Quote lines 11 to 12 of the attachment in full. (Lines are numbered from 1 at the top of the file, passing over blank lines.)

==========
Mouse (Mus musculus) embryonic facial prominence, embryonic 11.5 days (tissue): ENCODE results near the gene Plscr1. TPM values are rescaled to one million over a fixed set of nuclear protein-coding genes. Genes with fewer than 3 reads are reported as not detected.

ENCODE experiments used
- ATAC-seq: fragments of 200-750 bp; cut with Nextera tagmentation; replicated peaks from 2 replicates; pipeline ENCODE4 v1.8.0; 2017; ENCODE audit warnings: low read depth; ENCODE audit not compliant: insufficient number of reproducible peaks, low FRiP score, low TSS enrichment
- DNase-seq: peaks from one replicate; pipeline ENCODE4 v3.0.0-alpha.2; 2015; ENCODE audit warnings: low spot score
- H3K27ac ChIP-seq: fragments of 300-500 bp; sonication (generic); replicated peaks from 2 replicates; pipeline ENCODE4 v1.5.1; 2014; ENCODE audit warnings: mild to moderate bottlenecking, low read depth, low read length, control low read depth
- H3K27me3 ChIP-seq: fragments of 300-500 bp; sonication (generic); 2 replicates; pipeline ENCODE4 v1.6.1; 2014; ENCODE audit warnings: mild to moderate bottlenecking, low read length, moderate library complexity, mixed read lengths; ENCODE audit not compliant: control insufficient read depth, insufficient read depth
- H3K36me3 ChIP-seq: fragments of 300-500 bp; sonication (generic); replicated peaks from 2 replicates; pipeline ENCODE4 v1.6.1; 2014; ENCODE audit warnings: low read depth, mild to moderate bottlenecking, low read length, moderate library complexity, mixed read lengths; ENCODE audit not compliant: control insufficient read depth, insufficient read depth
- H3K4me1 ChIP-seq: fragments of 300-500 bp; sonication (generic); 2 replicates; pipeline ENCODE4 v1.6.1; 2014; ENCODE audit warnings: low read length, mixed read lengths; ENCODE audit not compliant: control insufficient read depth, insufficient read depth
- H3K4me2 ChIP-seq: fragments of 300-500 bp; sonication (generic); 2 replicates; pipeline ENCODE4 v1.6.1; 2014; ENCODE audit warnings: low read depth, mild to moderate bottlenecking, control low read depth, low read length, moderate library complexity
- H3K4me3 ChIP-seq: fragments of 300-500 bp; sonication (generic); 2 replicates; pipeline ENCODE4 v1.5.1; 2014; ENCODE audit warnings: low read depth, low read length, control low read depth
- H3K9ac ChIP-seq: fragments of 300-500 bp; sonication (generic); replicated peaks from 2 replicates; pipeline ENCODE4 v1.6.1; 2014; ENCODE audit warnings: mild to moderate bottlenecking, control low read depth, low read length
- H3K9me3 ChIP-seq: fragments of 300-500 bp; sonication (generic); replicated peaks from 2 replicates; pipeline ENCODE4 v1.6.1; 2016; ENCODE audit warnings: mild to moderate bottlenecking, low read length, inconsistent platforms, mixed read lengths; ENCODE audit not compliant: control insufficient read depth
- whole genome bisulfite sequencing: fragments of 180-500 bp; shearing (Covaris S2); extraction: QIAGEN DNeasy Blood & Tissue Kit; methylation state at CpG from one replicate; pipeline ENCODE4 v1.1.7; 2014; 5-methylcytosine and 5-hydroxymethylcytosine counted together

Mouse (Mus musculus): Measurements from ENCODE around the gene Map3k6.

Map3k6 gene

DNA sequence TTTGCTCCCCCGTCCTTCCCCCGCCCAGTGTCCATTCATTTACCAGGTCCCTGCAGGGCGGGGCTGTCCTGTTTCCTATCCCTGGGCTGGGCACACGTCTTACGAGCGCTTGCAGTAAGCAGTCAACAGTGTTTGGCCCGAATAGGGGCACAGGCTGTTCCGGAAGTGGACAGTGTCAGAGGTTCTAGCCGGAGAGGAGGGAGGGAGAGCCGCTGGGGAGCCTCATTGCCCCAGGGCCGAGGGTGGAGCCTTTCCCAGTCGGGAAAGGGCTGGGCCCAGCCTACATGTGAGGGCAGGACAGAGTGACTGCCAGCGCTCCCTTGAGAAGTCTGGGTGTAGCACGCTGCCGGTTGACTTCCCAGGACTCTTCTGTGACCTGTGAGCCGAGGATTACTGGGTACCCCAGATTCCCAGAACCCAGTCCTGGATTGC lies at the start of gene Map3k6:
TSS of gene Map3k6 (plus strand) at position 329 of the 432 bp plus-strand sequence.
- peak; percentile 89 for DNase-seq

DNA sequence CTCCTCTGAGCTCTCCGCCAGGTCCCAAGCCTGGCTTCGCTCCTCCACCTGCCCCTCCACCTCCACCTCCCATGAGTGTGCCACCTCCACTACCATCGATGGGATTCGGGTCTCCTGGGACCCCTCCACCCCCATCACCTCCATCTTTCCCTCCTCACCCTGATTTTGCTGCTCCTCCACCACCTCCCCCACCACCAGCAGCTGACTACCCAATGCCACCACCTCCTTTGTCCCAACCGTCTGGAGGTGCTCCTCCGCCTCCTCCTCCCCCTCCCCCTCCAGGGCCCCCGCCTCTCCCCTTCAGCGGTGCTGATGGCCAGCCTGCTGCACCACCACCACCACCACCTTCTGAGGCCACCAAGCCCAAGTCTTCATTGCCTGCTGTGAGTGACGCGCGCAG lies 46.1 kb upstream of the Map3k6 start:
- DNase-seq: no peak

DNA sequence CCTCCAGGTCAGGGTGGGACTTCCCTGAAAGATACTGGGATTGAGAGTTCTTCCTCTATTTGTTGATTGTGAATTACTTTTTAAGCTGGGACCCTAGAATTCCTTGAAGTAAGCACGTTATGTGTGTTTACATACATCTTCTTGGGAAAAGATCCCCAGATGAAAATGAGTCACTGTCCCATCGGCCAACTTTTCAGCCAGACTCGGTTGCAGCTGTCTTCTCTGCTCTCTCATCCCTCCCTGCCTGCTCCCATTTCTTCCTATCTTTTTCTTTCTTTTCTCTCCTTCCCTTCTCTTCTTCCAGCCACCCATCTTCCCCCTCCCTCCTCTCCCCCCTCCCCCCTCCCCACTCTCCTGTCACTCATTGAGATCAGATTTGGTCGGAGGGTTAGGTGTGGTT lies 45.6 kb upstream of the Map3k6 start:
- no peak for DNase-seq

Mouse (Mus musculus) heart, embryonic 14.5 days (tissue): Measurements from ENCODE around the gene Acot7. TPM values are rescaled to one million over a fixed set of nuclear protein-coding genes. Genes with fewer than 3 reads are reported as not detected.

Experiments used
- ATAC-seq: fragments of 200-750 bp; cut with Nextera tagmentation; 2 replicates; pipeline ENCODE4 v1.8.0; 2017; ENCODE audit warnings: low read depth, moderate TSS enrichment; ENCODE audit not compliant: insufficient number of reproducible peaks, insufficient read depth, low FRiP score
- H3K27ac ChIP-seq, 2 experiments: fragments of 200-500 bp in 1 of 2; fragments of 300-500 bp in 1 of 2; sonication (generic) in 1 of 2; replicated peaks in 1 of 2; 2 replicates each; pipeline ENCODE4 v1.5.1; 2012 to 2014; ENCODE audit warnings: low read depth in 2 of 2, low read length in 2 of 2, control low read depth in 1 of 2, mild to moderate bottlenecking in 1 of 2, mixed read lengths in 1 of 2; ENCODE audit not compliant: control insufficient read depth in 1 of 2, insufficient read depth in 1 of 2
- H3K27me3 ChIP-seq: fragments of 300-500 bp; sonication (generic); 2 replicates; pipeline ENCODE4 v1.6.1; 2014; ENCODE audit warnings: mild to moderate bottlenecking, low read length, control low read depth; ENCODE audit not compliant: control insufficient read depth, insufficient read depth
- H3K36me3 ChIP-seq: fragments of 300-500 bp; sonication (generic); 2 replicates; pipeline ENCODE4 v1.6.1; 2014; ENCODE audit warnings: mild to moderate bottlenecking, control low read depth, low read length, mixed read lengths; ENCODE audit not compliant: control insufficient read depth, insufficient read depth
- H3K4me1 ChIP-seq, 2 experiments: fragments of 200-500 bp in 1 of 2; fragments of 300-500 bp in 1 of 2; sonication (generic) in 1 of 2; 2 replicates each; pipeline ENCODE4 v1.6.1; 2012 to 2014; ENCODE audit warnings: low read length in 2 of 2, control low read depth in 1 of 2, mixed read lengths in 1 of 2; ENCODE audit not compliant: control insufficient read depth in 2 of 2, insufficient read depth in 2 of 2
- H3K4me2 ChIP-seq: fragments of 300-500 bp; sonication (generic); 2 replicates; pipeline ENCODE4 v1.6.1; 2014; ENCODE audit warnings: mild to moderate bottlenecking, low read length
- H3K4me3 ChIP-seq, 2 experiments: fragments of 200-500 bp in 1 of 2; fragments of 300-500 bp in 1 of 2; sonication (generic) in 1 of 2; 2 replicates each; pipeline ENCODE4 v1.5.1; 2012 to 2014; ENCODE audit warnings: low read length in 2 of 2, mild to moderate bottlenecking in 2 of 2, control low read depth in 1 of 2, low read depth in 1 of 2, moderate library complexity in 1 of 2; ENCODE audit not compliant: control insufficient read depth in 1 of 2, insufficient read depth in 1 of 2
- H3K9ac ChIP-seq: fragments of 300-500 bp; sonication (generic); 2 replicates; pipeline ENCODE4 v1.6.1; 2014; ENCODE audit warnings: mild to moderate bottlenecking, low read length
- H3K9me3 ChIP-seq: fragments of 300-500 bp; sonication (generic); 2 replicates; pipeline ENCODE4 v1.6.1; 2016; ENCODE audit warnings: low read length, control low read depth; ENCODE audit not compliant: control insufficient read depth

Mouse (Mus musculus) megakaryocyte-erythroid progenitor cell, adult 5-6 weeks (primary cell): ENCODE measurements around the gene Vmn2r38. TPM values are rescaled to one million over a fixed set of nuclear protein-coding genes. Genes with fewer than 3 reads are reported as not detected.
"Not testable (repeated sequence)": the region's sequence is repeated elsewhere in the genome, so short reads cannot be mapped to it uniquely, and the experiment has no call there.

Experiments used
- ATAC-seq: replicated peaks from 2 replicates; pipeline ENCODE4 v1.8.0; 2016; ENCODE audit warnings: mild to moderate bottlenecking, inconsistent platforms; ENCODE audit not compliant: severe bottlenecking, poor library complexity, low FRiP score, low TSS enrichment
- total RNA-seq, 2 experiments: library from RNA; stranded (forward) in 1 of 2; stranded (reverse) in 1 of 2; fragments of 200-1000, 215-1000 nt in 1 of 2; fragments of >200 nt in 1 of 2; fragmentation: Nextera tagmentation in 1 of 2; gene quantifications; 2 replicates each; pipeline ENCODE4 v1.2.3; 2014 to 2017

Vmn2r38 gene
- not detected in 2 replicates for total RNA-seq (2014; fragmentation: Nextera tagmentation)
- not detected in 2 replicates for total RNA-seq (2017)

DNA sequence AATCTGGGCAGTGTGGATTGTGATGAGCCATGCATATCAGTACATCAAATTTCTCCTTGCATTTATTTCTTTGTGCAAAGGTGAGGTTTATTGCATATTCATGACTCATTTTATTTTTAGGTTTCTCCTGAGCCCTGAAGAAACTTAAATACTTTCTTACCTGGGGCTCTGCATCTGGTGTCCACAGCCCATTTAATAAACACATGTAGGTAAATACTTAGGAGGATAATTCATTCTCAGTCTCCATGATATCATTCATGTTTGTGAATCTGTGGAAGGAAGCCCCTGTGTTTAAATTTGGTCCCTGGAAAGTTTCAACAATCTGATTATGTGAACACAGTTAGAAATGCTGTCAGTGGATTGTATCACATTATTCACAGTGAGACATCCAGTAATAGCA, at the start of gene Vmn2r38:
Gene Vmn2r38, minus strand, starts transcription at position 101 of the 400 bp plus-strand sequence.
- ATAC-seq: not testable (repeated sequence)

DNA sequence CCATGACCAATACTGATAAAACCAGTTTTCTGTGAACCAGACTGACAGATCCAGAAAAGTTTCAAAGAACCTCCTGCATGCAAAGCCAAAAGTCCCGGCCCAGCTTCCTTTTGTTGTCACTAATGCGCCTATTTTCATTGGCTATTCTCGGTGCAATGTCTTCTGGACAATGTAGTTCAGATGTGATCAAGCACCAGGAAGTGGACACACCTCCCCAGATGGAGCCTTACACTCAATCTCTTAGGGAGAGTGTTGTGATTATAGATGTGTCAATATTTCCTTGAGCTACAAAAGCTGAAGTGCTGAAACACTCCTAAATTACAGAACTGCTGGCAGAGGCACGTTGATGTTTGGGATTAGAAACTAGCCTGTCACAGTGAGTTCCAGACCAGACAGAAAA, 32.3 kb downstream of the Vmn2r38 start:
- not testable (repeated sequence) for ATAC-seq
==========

- H3K9ac ChIP-seq: fragments of 300-500 bp; sonication (generic); replicated peaks from 2 replicates; pipeline ENCODE4 v1.6.1; 2014; ENCODE audit warnings: mild to moderate bottlenecking, control low read depth, low read length
- H3K9me3 ChIP-seq: fragments of 300-500 bp; sonication (generic); replicated peaks from 2 replicates; pipeline ENCODE4 v1.6.1; 2016; ENCODE audit warnings: mild to moderate bottlenecking, low read length, inconsistent platforms, mixed read lengths; ENCODE audit not compliant: control insufficient read depth